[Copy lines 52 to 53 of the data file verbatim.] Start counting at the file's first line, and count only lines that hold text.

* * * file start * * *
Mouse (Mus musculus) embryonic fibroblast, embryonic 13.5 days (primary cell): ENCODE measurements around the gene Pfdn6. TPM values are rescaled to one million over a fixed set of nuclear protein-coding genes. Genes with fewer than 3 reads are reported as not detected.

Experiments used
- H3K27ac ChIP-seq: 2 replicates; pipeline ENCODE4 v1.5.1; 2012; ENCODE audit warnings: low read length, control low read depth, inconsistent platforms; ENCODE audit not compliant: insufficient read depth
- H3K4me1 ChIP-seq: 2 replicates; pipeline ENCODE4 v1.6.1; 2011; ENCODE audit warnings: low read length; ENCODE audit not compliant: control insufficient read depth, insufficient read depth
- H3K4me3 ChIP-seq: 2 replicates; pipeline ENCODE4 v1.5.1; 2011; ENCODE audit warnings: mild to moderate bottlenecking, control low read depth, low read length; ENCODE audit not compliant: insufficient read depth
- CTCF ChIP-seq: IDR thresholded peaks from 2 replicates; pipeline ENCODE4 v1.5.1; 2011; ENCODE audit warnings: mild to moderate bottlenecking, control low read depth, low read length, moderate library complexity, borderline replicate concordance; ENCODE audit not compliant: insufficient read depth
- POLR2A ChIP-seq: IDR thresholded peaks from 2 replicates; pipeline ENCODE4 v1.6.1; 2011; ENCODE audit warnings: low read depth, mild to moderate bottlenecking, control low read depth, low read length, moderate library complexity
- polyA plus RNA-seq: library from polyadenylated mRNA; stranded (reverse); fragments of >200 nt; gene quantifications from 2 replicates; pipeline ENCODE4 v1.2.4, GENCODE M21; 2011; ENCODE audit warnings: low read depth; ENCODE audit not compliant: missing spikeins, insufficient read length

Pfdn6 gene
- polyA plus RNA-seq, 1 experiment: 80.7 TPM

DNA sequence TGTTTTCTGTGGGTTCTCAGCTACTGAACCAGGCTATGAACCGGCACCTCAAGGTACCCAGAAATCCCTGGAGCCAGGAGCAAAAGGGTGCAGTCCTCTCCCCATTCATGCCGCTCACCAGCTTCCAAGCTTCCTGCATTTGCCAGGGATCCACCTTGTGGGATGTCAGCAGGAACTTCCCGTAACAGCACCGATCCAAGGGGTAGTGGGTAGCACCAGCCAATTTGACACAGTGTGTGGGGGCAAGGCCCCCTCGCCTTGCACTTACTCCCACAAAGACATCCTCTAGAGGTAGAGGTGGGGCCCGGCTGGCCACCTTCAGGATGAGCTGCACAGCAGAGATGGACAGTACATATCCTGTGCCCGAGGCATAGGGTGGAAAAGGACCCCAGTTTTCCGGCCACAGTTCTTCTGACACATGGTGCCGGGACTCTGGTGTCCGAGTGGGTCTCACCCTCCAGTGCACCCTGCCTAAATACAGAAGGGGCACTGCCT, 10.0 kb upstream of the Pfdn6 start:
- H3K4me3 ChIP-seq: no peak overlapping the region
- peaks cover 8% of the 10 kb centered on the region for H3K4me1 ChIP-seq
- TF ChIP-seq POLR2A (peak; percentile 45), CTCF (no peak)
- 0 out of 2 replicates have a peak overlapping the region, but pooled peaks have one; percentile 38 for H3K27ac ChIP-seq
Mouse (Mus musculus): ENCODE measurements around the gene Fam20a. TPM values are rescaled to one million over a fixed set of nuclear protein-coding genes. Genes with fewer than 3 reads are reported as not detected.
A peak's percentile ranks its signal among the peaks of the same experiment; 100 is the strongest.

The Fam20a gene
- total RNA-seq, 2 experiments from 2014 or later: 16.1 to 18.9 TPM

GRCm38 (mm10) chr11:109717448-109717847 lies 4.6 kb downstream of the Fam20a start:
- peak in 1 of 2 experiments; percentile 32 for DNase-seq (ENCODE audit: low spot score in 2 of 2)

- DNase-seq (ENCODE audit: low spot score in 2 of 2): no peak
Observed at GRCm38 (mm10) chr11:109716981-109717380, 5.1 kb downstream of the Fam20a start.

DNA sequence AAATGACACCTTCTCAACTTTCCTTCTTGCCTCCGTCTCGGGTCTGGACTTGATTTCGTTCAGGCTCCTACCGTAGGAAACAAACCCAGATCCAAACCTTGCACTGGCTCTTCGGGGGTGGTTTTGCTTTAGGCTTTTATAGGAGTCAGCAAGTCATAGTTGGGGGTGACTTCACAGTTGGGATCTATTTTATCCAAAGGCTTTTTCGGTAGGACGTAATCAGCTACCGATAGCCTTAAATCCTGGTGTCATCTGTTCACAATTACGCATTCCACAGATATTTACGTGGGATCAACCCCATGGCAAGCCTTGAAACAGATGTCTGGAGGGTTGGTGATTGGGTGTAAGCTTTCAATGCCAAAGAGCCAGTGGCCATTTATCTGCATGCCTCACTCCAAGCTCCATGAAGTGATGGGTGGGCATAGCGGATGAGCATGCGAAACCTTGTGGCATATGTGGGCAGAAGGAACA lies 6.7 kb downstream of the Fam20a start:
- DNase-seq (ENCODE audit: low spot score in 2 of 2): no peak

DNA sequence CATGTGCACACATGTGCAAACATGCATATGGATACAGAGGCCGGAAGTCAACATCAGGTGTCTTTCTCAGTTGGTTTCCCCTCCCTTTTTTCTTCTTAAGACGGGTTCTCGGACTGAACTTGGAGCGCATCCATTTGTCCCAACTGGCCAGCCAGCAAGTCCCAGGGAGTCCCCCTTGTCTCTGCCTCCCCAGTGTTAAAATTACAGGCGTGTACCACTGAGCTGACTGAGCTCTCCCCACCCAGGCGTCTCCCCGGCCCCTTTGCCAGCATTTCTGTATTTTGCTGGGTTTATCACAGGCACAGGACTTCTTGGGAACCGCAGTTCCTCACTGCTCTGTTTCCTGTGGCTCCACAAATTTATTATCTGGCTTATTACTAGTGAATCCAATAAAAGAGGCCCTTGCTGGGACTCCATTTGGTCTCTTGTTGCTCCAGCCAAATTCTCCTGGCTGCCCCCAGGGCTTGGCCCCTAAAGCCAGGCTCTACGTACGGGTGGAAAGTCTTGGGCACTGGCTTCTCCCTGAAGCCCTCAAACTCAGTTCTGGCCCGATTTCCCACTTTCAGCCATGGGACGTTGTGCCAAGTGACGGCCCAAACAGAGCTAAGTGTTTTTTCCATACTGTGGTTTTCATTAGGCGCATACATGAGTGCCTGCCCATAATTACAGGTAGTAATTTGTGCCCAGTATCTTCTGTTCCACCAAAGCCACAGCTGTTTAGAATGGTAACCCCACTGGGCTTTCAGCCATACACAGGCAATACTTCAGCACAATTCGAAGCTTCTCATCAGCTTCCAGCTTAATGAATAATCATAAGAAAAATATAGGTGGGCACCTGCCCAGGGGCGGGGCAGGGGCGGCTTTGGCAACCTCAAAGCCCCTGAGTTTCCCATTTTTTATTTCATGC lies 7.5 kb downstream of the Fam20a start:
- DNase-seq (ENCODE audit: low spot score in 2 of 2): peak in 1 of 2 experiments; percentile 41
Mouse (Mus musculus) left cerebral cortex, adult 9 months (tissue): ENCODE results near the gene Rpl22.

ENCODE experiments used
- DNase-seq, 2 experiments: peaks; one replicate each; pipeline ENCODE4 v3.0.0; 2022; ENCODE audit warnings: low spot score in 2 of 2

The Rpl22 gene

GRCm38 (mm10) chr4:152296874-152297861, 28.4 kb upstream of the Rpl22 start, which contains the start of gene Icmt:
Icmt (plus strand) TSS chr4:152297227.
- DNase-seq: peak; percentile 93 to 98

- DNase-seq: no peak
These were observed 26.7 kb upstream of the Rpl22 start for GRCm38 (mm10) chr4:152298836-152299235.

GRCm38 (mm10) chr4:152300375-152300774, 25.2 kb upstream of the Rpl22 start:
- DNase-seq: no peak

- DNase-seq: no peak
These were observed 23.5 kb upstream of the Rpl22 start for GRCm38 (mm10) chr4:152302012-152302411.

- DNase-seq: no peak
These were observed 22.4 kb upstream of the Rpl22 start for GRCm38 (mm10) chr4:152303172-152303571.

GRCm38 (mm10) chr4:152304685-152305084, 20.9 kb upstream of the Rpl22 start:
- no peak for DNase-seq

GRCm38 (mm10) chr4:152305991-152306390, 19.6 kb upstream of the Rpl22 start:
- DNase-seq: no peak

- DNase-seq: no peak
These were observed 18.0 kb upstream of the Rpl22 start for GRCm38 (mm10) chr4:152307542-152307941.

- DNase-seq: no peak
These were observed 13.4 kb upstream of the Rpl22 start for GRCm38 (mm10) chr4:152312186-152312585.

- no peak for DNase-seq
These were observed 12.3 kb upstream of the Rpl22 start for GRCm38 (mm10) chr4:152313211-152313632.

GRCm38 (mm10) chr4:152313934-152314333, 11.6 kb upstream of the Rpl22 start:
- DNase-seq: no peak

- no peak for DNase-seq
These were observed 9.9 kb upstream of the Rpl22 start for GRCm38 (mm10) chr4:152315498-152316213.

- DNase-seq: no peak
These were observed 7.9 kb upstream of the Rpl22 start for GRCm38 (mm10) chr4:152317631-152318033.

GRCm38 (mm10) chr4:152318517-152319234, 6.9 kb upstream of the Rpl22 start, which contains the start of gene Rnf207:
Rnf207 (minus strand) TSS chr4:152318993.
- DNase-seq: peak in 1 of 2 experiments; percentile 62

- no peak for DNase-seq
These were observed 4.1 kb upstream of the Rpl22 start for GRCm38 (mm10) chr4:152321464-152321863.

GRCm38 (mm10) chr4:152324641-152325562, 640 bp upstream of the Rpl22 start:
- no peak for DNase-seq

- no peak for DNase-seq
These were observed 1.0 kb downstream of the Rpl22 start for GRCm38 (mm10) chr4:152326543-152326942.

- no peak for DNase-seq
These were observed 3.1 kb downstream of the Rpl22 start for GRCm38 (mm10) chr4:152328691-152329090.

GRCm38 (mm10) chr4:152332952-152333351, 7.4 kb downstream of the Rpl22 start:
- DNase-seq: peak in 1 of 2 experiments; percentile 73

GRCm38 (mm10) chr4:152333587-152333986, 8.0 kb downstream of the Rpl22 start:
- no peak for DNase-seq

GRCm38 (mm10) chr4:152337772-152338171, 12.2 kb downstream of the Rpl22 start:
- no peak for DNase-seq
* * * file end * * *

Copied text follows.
These were observed 12.3 kb upstream of the Rpl22 start for GRCm38 (mm10) chr4:152313211-152313632.

GRCm38 (mm10) chr4:152313934-152314333, 11.6 kb upstream of the Rpl22 start: